GREENS MOTION: Renumeration Tribunal determination

Mark moved a second motion on behalf of the Greens today, to note the determination of the Renumeration Tribunal concerning accommodation reimbursement and allowances for country Members of Parliament. 


MOTION:

That this council notes the determination of the Renumeration Tribunal concerning accommodation reimbursement and allowances for country Members of Parliament made on 7 September 2020.


In Question Time today I asked the Treasurer a question about the recent Remuneration Tribunal determination about the country members' accommodation allowance. This motion is also on that topic; however, it simply calls for the determination of the tribunal to be noted. The reason I put this on the agenda is because it has struck me that the process for setting allowances and entitlements for MPs is far from ideal.

I know it is convenient for members to hide behind the process, to shrug their shoulders and say, as the Treasurer does, that this is an independent body and it has made its decision, which is final. However, it struck me that if the tribunal did get it wrong then we do have a duty to go back to them and ask them to look at it again. To make it clear, I am not suggesting they got any of the numbers wrong in terms of what they say is an appropriate amount of reimbursement, but I do think they have some of the policy settings wrong.

On Monday, as we have said, the Remuneration Tribunal handed down a number of reports and determinations that relate to parliamentary allowances, including the one that is the subject of this motion, which is determination No. 9, which covers allowances paid to country members. There can be nobody listening to this or reading about it later who is not aware of the controversy surrounding this allowance and those who have claimed it.

The possible misuse of the allowance has resulted in tens of thousands of dollars being repaid to the Treasury and a number of high-profile MPs having to resign their positions. It is the subject of inquiries both by the Auditor-General and the Independent Commissioner Against Corruption. So it was certainly time for the Remuneration Tribunal to revisit these rules.

One important feature of the determination is that it does now create a distinction between commercial accommodation, people who are using what is referred to as a second home in Adelaide and also other accommodation arrangements, such as staying with family or friends. Under the new arrangements in the determination, commercial accommodation costs will be reimbursed on a cost-recovery basis. In question time earlier today, I referred to the definition of 'commercial accommodation' being:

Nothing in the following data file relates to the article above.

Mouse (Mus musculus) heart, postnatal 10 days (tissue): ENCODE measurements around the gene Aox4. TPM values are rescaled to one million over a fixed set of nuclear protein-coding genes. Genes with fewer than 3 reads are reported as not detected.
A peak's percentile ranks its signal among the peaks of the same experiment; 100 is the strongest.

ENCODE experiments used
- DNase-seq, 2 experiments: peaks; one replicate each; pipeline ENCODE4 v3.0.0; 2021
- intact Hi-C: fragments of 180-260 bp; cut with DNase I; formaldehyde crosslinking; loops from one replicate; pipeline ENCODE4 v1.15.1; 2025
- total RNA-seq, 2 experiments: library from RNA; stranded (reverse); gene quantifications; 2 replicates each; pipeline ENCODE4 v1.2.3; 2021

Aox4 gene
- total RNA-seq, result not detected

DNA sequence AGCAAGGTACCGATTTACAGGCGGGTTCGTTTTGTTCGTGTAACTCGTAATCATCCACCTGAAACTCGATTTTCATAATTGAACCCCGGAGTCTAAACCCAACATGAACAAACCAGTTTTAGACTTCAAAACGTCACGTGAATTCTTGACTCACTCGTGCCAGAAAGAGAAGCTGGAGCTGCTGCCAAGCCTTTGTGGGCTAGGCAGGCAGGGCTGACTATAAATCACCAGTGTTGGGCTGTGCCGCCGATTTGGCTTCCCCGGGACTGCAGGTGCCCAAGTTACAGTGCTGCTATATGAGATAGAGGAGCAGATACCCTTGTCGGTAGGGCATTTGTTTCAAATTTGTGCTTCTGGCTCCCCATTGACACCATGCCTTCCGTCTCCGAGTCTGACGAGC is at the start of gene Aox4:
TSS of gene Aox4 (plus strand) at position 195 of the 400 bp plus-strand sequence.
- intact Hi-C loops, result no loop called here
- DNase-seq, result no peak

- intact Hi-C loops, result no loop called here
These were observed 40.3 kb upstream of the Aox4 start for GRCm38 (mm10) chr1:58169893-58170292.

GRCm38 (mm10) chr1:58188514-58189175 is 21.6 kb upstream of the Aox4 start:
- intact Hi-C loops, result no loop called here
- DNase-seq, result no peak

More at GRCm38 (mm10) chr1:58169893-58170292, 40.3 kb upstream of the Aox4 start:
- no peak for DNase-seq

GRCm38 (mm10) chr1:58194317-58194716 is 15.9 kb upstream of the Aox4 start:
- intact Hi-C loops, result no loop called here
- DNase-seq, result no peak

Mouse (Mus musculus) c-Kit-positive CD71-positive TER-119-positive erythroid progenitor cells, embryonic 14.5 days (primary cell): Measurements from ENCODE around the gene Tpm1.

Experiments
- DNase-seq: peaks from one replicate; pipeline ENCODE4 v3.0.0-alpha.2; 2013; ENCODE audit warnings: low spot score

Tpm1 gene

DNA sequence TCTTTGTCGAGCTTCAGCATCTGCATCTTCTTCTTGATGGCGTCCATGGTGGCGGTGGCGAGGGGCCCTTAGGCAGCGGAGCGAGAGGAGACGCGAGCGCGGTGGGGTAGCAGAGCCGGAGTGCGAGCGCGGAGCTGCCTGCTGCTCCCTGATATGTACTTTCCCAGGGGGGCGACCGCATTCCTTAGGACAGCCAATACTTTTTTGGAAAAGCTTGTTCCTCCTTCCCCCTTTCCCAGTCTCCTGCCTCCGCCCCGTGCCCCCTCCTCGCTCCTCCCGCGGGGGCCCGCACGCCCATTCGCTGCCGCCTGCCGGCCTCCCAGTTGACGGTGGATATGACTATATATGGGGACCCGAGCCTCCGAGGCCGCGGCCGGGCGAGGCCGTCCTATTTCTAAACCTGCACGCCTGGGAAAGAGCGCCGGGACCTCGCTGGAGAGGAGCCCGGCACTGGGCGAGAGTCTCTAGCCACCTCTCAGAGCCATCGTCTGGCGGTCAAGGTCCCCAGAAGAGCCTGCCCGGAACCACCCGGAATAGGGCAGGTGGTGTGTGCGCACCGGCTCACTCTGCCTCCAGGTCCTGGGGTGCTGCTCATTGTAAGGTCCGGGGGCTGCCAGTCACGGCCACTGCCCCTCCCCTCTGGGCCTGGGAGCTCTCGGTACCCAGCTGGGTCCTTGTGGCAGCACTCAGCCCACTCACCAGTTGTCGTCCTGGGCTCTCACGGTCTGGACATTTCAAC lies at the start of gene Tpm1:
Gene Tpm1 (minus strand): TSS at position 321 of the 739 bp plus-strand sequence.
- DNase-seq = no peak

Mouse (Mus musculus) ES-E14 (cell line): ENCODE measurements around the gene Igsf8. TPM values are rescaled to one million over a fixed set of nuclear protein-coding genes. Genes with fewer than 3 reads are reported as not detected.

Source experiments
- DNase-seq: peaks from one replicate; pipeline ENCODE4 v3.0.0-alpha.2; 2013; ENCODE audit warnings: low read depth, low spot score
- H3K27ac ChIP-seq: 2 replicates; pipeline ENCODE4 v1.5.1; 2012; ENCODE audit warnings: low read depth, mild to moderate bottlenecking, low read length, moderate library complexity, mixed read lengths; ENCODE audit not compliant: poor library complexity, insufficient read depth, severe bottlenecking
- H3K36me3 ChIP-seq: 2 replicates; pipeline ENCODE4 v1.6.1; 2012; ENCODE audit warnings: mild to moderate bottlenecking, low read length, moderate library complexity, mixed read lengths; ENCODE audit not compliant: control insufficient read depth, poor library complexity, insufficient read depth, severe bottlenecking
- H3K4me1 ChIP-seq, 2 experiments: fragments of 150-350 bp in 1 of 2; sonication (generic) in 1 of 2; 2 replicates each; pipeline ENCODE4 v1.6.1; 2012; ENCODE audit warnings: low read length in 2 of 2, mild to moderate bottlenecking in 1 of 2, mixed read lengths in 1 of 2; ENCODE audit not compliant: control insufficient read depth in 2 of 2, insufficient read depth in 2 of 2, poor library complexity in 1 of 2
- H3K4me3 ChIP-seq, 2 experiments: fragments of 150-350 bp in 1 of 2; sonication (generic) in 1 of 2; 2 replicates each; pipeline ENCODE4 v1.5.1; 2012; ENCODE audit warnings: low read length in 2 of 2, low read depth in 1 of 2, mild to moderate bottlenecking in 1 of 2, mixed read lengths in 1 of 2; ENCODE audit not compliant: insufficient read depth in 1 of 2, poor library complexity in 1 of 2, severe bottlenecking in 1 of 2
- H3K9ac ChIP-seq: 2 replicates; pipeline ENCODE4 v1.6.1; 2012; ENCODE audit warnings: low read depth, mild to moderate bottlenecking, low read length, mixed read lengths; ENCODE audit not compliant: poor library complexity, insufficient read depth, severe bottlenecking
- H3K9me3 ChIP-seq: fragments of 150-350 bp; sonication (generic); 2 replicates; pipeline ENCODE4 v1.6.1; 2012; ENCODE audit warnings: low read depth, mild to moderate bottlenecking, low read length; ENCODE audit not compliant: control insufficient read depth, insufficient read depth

Commercial accommodation means short term (not permanent) accommodation in a commercial establishment such as a hotel, motel or serviced apartment and must be a genuine arms-length commercial transaction.

But then, as I pointed out earlier, the curious exclusion to the definition in the determination says:

Commercial Accommodation does NOT include Airbnb or other 'sharing economy' type accommodation.

The observation that I made earlier was that it appears to me at least that the Remuneration Tribunal does not fully understand the nature of Airbnb or, perhaps, other online booking platforms. Airbnb encompasses multiple short-term accommodation options. At one end of the spectrum, you can rent or lease for a short-term an entire house or an entire apartment, and at the other end of the spectrum, you can rent for a short term a spare room in somebody's home.

I know that Airbnb is not a platform that is without controversy; however, in my experience, most, or at least many, Airbnb offerings are in fact exclusively reserved for arm's length commercial short-term rentals. Many of them are in fact listed on multiple online platforms, and some can even be rented directly from the owners or the agents.

I spoke earlier today with Derek Nolan, who is the head of public policy for Airbnb in Australia. He confirmed with me that it is indeed common for many hosts to offer their properties on multiple platforms, such as Airbnb, Stayz or booking.com, and that many hotels are also booked via these same platforms. He pointed out to me that it makes no sense to discriminate against Airbnb or Airbnb hosts, and he told me that Airbnb will certainly be writing to the Remuneration Tribunal about this.

I will not repeat all the questions I asked of the Treasurer today, but my feeling is that further work is needed by the tribunal and that that work may result in further amendment of the determination. That might be wishful thinking on my part, but I certainly believe that a case can be made.